Discussion

In Experiment 2, we replicated the RT and accuracy results from Experiment 1. Importantly, we also replicated the pattern of results on probe trials, with negative cues leading to significant benefits, which were numerically smaller than the benefits for positive cues. Once again, we found no evidence that attention was directed to the distractors on negative cue trials, supporting the active suppression account.

Experiment 3

As the prior experiments demonstrated that the probe benefits for negative cues were smaller than for positive cues, we wondered how these benefits would continue to evolve over time. In Experiment 3, we extended the probe timing to 400 ms after search array onset.

Method

Twenty-four undergraduates from Lehigh University participated for course credit. The methods were identical to those of Experiment 2, except that the time when letters appeared on probe trials was changed to 400 ms after the onset of the search array.

Results

Search trials

Trials with an RT less than 300 ms or greater than 2.5 deviations above the individual mean (1.1% of trials) were excluded from all analyses. Additionally, trials with an incorrect response (5.7%) were excluded from RT analysis.

Accuracy was highest following positive cues (98%), then negative cues (96%), and neutral cues (89%). Consistent with Experiments 1 and 2, a repeated-measures ANOVA revealed a main effect of cue type, F(2, 46) = 41.47, p < .001, \( {\eta}_p^2 \)= .63. Accuracy was higher following positive, t(23) = 7.32, p < .001, d = 1.54, and negative cues, t(23) = 6.06, p < .001, d = 1.31, compared with neutral cues. Positive cues also led to higher accuracy compared with negative cues, t(23) = 3.35, p =.003, d = .66.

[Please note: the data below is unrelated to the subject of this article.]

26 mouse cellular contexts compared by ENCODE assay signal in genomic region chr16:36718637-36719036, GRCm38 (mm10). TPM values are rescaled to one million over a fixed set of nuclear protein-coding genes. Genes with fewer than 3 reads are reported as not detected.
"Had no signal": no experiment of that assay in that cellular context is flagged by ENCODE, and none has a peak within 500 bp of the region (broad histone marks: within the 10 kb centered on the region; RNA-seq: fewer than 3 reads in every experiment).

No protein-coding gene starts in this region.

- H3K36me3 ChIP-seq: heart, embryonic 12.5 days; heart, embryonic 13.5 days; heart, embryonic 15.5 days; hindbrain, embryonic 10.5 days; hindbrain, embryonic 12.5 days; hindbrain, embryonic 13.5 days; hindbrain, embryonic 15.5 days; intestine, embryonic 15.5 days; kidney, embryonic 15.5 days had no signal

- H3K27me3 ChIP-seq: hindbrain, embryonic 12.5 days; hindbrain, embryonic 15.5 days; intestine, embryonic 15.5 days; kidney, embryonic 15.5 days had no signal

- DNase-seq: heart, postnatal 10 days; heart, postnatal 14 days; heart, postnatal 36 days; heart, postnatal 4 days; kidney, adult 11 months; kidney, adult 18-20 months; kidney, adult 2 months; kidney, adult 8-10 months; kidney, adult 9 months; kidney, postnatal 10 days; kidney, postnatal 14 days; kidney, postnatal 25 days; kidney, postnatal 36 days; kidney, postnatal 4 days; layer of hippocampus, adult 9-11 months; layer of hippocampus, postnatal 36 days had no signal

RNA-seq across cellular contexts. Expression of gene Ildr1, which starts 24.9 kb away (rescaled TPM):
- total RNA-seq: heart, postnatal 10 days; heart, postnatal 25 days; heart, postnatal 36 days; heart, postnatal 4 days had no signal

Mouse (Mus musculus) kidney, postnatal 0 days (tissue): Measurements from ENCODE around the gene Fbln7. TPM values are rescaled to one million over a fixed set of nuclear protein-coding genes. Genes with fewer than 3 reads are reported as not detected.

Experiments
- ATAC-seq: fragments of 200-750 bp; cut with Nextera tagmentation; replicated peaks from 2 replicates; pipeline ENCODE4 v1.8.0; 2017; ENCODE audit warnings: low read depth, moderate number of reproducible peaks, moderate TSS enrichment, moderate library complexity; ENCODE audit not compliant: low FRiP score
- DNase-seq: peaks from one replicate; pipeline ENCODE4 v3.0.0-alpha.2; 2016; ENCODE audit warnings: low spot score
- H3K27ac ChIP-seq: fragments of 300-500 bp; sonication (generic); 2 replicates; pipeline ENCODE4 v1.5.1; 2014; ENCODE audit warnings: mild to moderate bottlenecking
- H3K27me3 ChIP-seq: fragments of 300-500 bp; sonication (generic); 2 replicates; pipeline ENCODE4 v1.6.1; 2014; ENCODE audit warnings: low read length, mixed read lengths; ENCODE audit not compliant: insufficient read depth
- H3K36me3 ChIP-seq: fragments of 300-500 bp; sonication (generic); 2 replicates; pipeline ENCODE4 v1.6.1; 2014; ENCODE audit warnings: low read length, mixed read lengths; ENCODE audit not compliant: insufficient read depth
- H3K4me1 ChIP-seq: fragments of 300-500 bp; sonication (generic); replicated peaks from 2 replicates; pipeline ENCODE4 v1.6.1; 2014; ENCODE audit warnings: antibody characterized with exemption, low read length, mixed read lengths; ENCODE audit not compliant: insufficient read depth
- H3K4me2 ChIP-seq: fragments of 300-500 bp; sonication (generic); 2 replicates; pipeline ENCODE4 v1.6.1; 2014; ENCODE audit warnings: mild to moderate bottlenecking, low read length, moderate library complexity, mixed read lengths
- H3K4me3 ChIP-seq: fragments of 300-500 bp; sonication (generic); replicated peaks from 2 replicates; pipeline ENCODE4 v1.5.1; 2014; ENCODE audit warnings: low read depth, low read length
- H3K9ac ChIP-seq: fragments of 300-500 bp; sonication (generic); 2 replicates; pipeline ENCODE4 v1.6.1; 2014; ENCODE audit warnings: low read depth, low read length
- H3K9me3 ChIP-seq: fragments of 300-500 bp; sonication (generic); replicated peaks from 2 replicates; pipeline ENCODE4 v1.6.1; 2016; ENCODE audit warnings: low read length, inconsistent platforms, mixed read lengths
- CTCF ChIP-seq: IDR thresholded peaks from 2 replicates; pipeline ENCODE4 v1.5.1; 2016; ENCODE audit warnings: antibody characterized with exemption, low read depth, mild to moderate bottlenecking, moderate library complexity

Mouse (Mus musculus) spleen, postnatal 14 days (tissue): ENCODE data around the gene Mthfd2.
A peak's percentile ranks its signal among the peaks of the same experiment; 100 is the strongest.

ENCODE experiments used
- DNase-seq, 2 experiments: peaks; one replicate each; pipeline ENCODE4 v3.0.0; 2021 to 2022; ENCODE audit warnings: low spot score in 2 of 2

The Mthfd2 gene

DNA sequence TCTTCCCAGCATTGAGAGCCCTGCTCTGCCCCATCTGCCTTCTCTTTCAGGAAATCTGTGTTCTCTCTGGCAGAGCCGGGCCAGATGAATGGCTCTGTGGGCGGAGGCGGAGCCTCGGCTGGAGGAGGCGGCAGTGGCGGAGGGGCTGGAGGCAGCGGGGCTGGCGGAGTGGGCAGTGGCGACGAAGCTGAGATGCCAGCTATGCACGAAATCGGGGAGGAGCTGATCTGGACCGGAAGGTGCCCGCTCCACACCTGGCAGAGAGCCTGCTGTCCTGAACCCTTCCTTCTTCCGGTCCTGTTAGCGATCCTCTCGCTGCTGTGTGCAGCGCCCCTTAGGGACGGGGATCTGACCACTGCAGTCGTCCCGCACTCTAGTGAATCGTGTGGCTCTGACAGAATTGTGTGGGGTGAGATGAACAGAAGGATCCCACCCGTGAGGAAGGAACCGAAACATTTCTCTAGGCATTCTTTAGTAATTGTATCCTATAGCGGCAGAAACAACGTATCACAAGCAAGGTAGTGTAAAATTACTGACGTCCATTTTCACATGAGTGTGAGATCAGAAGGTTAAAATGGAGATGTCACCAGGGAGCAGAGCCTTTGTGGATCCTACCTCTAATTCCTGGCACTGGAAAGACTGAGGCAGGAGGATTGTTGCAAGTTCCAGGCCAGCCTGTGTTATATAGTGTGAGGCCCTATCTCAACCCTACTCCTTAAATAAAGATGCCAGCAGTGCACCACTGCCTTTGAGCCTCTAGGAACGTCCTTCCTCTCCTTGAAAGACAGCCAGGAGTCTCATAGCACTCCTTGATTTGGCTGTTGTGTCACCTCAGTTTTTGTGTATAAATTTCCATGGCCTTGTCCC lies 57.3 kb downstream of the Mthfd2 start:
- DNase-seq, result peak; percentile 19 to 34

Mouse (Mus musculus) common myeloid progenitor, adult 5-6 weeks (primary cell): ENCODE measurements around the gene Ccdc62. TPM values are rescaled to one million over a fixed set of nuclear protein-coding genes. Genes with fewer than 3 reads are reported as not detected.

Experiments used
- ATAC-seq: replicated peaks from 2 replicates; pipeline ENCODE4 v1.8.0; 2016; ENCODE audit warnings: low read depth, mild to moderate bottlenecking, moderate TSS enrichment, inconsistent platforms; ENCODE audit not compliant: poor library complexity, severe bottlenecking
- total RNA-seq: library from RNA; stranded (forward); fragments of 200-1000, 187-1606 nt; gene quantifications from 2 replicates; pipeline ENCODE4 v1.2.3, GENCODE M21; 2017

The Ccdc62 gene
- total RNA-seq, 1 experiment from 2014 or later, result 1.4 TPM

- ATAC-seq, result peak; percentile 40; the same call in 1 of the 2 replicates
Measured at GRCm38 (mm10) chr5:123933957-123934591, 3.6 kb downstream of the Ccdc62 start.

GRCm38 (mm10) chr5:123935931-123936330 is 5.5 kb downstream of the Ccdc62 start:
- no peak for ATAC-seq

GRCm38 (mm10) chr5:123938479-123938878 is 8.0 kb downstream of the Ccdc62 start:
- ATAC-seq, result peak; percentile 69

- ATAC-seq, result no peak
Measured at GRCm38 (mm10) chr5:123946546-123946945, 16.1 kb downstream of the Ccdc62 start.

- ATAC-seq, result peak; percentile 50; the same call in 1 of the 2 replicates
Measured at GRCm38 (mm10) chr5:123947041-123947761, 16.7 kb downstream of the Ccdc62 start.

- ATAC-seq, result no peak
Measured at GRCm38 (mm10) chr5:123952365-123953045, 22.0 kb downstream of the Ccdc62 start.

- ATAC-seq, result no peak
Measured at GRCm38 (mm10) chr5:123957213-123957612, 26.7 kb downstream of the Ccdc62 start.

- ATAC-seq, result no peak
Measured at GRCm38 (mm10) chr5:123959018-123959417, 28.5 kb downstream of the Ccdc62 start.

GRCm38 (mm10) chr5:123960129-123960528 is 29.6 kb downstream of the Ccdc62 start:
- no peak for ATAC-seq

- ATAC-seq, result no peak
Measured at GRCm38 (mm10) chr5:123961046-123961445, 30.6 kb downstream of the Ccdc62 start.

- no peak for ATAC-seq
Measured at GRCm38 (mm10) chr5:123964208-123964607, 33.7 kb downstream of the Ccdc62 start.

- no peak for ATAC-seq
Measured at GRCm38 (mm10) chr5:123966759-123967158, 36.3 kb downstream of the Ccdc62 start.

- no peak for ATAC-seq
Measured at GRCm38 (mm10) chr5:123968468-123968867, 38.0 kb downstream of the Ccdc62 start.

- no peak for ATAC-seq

Figure 2 shows that the mean RT was fastest following positive cues (1.27 s), then negative cues (1.49 s), and neutral cues (1.77 s). A repeated-measures ANOVA also revealed a main effect of cue type, F(2, 46) = 67.79, p < .001, \( {\eta}_p^2 \)= .74. Specifically, mean RT following positive cues was significantly faster than following negative cues, t(23) = −11.75, p < .001, d = 2.40, or neutral cues, t(23) = −7.26, p < .001, d = 1.08. Critically, mean RT following negative cues was also significantly faster than mean RT following neutral cues (t(23) = -5.26, p < .001, d = 1.46).

Probe trials

Figure 3d shows that more letters were reported on targets than on distractors following the positive and negative cues. A repeated-measures ANOVA with the factors cue type and letter location was conducted, showing a significant main effect of cue type, F(2, 46) = 5.02, p = .011, \( {\eta}_p^2 \)= .18, and a main effect of letter location,(F(1, 23) = 289.33, p < .001, \( {\eta}_p^2 \)= .93. More importantly, a significant interaction between cue type and letter location was also found, F(2, 46) = 99.32, p < .001, \( {\eta}_p^2 \) = .81. Follow-up t tests showed that higher percentage of letters were reported on potential targets than on potential distractors for negative cues, t(23) = 9.77, p < .001, d =2.91, and positive cues, t(23) = 21.28, p < .001, d = 5.03. However, there was still no difference following neutral cues (p > .5).

Discussion